Is the clock ticking on antibiotics?
It wasn’t planned, but all the interviews I conducted for this month’s stories all had a similar theme: antibiotic free is the way to be.
October 2, 2013
When I spoke to the chefs who helped with this month’s cover story about Austin, both mentioned the importance of finding meat that was natural, along with being locally, sustainably and humanely raised. Franklin Hall, CEO of Lone Star Foodservice, mentioned that within five years, natural meats sales have come to account for a quarter of the company’s business.
Then came my interview with Lea Richards of Pig of the Month for this month’s barbecue story. She says that the company uses antibiotic-free and hormone-free meat. None of the company’s products, including desserts and barbecue sauces, contain artificial ingredients, and it sources locally whenever possible.
The drumbeat for antibiotic- and hormone-free meats is growing louder every day. For the chefs in Texas and for a young entrepreneur like Richards, “natural” is not just a fancy buzzword they can use to charge a few extra dollars for their product. It’s a movement that they believe in. Their passion for food demands that the food they sell be both good and good for you, and unnecessary feeding of growth hormones and antibiotics are not part of that equation.
Recently, the Centers for Disease Control and Prevention released a report detailing the growth of drug-resistant bacteria. Antibiotic resistance causes more than 2 million illnesses and 23,000 deaths in the United States, with 250,000 illnesses and 14,000 deaths attributable to Clostridium difficile, a unique bacterial infection that, although not significantly resistant to the drugs used to treat it, is directly related to antibiotic use and resistance.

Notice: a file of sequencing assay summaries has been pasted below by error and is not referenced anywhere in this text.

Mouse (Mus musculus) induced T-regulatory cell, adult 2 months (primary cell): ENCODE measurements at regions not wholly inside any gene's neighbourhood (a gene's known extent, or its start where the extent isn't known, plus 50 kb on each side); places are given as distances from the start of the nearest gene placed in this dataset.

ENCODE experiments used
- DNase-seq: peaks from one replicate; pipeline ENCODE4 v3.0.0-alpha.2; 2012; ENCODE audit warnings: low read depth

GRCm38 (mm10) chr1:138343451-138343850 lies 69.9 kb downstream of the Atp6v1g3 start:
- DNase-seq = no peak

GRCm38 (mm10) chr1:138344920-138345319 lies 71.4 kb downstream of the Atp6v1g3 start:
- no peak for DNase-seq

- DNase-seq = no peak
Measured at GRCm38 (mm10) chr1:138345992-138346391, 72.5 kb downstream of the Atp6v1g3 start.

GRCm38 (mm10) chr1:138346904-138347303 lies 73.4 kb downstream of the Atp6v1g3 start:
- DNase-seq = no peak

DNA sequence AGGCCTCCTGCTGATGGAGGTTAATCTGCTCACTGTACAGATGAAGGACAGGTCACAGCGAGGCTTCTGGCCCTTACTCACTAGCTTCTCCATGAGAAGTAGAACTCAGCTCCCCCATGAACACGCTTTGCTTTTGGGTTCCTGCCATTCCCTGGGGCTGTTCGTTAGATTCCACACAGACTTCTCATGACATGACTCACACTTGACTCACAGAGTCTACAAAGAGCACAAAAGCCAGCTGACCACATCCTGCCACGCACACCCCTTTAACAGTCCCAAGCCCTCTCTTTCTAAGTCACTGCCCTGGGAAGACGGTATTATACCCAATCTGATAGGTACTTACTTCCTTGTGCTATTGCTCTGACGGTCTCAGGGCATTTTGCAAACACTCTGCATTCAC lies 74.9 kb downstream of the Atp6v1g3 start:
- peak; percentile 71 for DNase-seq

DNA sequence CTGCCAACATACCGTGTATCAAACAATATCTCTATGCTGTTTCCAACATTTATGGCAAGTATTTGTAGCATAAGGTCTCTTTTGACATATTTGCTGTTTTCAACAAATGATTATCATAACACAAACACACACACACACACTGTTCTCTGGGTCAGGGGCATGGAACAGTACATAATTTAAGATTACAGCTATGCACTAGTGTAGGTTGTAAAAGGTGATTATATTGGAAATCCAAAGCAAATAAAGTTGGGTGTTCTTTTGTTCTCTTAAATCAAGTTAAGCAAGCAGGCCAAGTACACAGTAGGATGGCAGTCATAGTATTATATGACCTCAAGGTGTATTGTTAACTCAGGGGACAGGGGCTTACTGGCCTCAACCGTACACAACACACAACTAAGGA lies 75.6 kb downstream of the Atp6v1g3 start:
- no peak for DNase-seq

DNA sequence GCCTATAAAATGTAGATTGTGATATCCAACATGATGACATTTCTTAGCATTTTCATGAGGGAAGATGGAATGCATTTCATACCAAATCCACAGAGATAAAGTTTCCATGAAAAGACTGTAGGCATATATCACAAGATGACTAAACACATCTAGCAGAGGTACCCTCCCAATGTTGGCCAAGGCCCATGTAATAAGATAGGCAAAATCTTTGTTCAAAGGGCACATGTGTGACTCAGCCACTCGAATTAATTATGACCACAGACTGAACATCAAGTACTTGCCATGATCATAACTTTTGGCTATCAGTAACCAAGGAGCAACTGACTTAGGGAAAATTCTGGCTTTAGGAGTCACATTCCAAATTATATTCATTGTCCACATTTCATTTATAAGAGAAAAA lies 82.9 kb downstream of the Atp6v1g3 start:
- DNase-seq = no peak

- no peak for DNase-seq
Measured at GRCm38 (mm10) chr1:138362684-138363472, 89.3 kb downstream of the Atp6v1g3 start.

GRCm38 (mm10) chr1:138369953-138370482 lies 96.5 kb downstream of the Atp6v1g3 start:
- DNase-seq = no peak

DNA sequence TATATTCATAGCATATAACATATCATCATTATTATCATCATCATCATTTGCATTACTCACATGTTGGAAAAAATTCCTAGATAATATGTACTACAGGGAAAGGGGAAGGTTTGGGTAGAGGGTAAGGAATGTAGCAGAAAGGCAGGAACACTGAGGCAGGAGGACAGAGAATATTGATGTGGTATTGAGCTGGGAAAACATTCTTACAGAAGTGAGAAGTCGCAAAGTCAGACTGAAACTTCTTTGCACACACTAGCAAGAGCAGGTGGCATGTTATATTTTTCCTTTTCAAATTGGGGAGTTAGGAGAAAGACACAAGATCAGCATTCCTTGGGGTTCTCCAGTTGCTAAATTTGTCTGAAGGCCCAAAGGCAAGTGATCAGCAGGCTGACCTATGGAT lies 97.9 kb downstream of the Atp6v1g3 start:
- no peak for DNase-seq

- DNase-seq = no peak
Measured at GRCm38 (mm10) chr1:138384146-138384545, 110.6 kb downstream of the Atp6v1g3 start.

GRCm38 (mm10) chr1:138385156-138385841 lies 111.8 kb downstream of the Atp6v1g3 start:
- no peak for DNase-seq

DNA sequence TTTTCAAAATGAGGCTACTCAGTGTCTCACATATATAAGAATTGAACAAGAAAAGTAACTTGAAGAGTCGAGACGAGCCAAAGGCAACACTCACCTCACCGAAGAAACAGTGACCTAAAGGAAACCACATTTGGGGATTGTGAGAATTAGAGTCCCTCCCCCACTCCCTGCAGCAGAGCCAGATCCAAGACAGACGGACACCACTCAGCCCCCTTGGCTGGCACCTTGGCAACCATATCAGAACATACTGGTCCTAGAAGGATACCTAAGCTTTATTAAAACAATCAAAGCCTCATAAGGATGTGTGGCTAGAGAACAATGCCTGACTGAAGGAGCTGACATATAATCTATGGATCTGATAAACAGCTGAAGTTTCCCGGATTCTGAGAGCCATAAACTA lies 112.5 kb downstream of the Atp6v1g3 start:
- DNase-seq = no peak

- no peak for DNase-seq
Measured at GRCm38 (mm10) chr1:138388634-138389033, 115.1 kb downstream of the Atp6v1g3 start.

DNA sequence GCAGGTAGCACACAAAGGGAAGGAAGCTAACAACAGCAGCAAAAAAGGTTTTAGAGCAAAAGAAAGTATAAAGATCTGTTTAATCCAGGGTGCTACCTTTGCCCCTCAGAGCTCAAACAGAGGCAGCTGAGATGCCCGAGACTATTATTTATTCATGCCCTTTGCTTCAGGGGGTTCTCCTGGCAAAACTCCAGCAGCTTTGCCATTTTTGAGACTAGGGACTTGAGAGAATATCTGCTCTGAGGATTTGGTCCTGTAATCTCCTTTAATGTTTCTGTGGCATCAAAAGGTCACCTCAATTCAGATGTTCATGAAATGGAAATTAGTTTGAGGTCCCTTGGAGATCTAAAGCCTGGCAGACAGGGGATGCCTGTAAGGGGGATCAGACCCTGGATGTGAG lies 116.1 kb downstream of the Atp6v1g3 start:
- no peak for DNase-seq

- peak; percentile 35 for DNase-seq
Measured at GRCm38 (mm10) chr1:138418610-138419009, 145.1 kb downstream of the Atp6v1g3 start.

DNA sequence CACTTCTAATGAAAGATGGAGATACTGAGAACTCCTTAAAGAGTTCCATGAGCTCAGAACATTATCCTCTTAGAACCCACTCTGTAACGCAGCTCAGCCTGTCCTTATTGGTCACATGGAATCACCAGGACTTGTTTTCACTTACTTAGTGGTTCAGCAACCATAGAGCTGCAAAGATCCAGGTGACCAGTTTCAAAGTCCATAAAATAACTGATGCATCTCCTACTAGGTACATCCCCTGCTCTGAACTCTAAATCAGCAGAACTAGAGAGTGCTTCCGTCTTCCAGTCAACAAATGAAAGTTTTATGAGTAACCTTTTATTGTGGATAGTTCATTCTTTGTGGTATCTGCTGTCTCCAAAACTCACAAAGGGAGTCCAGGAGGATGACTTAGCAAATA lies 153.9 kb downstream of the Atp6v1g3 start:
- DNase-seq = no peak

Recommendations from the CDC to fight antibiotic resistance include improved antibiotic stewardship, both in humans and animals. Up to 50 percent of all the antibiotics prescribed for people are not needed or are not prescribed appropriately. Certainly I have seen it on the human side when I take my children to the doctor’s office. Doctors aren’t giving out antibiotics for the sniffles anymore; there must be actual signs of an infection present.
The CDC’s report went on to say that much of the antibiotic use in animals in unnecessary. It noted that the U.S. Food and Drug Administration recently proposed guidance describing a pathway for using these drugs only when medically necessary and targeting their use to only address diseases and health problems.
“We are asking everyone who uses antibiotics, especially healthcare providers, healthcare leaders, the agriculture industry, manufacturers, policy makers and patients to step up to this threat and fully engage with us to stop it,” said Michael Bell, MD, deputy director of CDC’s Division of Healthcare Quality Promotion.
Right now, selling ABF meats is a growing niche where companies like Lone Star and Pig of the Month can succeed. If there is a sea change in policy regarding antibiotic use, though, that niche could become the future of the meat industry.